WTNH News Anchor Returns As Bike MS Grand Marshal - National Multiple Sclerosis Society

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The Connecticut Chapter strives to provide knowledge and assistance to help people with MS and their families maintain the highest possible quality of life. These goals are achieved through vital national and local programs.

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WTNH News Anchor Returns As Bike MS Grand Marshal

May 16, 2014

MADISON, Conn. – The National Multiple Sclerosis Society, Connecticut Chapter, has named Darren Kramer, WTNH News 8 anchor, grand marshal for the 2014 Praxair Bike MS Ride, presented by Louis Dreyfus Commodities, on Sunday, June 1, in Windsor and Sunday, June 8, in Westport.

Kramer’s mother-in-law is forced to use a wheelchair as a result of the effects of MS, and he returns to the ride for his seventh year as grand marshal. This year, Kramer will also saddle up to fundraise and ride for a cure.

“My mother-in-law has lived with the effects of multiple sclerosis for more than 30 years,” said Kramer, a resident of Madison. “The fight against MS is personal, and I’m committed to doing what I can to move us closer to a cure.”

Kramer first joined the New Haven-based WTNH News 8 in 1998 and returned to News 8 in 2006 after a little more than two years in Chicago. The station is a longtime partner with the chapter and Kramer has worked closely with the chapter, as his personal connection to multiple sclerosis motivates him to keep saddling up.

More than 6,000 Connecticut residents are affected by multiple sclerosis, a potentially debilitating disease affecting the central nervous system. The cause is unknown and, as a result, there is currently no cure for MS. Symptoms can include, among other things, numbness in the limbs, difficulties with vision and speech, stiffness, loss of mobility and, in some sever cases, total paralysis. The progress, severity, and specific symptoms of MS in any one person cannot be predicted.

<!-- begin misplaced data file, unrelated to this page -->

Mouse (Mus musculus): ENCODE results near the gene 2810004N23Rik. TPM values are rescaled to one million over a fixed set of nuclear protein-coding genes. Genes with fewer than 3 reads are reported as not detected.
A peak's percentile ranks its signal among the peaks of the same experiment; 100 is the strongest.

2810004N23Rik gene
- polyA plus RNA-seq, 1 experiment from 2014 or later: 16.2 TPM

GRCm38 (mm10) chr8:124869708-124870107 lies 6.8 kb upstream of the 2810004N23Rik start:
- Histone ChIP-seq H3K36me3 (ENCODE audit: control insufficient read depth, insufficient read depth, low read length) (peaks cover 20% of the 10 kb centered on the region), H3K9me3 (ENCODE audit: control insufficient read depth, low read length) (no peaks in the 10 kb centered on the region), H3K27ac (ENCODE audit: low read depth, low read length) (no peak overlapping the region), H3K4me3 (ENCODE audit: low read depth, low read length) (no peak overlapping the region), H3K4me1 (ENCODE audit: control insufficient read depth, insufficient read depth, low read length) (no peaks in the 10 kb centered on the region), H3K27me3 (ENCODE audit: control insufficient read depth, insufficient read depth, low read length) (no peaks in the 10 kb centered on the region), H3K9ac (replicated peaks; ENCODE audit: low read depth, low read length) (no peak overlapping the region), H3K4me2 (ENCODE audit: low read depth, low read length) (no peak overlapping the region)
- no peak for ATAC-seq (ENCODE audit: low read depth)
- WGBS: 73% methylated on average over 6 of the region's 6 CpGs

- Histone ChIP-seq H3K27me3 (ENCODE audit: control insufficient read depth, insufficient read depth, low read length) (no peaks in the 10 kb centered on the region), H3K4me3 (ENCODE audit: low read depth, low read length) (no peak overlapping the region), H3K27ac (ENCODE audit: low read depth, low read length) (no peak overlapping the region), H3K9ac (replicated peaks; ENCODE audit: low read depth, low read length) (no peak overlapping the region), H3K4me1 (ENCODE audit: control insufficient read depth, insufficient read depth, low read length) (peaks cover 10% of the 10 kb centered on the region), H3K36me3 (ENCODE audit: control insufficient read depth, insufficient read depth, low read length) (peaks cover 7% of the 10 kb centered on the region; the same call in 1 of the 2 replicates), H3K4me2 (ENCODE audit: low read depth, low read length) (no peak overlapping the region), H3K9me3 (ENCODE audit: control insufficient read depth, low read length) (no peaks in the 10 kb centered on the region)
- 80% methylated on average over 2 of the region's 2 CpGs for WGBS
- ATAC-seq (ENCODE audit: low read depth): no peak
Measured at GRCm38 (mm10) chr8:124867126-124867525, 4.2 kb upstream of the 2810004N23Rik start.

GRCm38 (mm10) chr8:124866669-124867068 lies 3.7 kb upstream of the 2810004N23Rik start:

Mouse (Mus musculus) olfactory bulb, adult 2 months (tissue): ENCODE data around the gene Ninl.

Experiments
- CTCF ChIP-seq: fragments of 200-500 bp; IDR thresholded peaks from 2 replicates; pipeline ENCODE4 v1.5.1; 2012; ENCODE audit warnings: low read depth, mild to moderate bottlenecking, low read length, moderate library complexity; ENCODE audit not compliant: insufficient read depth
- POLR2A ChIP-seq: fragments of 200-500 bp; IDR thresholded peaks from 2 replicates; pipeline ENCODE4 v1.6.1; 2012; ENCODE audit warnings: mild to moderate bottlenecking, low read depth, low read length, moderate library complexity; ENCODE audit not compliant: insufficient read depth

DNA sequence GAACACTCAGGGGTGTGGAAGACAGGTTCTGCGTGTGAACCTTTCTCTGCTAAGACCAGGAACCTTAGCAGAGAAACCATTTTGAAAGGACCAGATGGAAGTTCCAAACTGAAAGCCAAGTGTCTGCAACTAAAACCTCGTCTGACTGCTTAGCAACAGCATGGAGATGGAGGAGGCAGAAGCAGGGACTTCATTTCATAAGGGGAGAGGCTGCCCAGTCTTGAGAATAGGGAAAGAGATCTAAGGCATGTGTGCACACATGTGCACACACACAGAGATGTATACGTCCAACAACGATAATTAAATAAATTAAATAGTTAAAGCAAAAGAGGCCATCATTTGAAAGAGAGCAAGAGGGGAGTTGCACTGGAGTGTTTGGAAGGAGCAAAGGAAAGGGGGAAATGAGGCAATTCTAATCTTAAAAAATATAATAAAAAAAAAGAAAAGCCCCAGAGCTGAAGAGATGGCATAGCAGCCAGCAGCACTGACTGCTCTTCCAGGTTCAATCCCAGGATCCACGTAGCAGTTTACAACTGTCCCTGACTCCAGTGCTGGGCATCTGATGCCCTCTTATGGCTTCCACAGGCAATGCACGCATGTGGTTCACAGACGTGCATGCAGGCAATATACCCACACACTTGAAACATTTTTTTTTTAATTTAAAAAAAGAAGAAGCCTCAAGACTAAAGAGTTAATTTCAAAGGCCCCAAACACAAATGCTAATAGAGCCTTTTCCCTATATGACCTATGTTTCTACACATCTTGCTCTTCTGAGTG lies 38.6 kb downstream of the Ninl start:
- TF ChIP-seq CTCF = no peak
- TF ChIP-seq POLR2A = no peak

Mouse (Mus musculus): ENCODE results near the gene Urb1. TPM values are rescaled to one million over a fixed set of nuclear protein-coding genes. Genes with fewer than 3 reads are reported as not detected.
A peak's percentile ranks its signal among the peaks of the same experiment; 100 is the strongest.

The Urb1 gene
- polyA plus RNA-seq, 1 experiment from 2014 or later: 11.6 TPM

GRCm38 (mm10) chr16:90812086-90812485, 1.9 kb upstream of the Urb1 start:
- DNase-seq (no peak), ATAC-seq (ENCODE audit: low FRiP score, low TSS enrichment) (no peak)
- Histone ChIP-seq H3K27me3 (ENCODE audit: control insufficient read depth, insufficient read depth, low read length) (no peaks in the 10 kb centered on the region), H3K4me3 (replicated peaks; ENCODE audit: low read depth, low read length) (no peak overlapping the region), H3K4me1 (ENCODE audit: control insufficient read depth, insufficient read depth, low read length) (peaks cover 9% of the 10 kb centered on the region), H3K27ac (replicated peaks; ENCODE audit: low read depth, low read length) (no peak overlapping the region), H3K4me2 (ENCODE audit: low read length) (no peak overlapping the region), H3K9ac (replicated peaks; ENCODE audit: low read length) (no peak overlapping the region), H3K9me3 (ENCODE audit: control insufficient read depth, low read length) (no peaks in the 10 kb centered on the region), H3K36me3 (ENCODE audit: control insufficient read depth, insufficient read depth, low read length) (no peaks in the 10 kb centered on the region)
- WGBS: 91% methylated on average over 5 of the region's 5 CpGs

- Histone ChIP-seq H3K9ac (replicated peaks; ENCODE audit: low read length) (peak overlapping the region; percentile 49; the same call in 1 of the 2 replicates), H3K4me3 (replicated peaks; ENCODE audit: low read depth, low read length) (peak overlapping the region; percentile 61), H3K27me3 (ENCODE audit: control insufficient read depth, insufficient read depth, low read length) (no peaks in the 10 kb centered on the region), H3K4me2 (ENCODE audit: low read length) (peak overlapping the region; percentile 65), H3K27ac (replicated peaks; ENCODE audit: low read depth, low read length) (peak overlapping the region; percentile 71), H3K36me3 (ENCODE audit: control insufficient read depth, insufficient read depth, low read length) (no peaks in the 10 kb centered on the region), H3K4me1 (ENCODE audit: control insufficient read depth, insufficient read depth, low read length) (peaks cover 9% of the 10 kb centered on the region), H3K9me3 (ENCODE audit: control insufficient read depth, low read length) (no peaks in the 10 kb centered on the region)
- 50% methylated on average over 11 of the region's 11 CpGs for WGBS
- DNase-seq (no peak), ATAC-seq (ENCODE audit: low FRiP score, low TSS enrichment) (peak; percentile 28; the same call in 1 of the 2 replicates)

Cyclists at the Windsor location will gather at Griffin Land and ride across the Connecticut countryside, opting to cycle 2, 10, 25, 50 or even 100 miles. Participants are encouraged to either establish a fundraising team or join an already established team. In Westport, the ride will begin at Sherwood Island State Park and travel along the Connecticut shoreline. Route options include 10, 25, 50 and 100 miles, as well as a Kiddie Ride.

Last year, Bike MS attracted more than 800 cyclists and raised a record $578,000 for the National Multiple Sclerosis Society, Connecticut Chapter. This year, the chapter hopes to raise $595,000.

Funds raised by the National Multiple Sclerosis Society, Connecticut Chapter, through events such as Bike MS, ensure ongoing scientific research to find better treatments and a cure, as well as to provide vital programs and services offered by the chapter to those in the state living with multiple sclerosis.

The registration fee is $35 per cyclist, with a $125 fundraising minimum per rider. The ride will take place rain or shine, and includes a finish-line barbecue.

Community partners for the ride include WTNH News 8, 95.9 The Fox and WRCH Lite 100.5

For more information on the 2014 Praxair Bike MS Ride, presented by Louis Dreyfus Commodities, please visit www.ctfightsMS.org.

5/16/14

About the Connecticut Chapter of the National Multiple Sclerosis (MS) Society

The Connecticut Chapter strives to provide knowledge and assistance to help people with MS and their families maintain the highest possible quality of life. These goals are achieved through vital national and local programs.

About Multiple Sclerosis

Multiple sclerosis, an unpredictable, often disabling disease of the central nervous system, interrupts the flow of information within the brain, and between the brain and body. Symptoms range from numbness and tingling to blindness and paralysis. The progress, severity and specific symptoms of MS in any one person cannot yet be predicted, but advances in research and treatment are moving us closer to a world free of MS. Most people with MS are diagnosed between the ages of 20 and 50, with at least two to three times more women than men being diagnosed with the disease. MS affects more than 2.3 million people worldwide.

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